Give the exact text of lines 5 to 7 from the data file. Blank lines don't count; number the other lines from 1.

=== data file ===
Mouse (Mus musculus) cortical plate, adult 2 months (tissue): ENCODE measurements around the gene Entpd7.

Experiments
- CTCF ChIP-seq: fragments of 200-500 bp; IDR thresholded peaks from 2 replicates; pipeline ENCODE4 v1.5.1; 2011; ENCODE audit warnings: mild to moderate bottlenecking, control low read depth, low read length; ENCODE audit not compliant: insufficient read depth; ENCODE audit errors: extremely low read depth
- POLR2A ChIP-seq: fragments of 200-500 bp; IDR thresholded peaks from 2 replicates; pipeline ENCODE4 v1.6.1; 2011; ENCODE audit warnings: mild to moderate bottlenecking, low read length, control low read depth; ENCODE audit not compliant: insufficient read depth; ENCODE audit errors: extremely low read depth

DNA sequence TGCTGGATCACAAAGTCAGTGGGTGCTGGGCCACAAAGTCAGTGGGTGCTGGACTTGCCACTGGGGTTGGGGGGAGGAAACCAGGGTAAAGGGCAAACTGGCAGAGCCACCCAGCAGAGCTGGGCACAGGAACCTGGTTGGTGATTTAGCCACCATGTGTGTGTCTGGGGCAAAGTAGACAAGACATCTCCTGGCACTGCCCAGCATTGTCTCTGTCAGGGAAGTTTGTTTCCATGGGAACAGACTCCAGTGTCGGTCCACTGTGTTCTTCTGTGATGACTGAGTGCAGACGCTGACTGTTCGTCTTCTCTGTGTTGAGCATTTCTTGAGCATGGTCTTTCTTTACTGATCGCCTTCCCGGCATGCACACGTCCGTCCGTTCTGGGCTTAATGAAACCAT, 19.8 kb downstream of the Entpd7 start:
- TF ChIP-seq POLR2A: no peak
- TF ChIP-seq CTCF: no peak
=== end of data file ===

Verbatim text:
DNA sequence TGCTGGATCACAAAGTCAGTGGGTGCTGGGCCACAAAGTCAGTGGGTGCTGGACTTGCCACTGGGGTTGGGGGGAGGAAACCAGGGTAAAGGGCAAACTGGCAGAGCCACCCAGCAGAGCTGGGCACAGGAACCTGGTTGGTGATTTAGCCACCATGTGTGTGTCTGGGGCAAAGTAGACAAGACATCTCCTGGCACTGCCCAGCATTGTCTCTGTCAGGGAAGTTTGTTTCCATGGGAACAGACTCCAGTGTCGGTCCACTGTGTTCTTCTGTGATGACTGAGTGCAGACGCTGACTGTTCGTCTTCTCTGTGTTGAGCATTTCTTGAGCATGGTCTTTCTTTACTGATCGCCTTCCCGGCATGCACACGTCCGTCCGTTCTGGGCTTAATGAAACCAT, 19.8 kb downstream of the Entpd7 start:
- TF ChIP-seq POLR2A: no peak
- TF ChIP-seq CTCF: no peak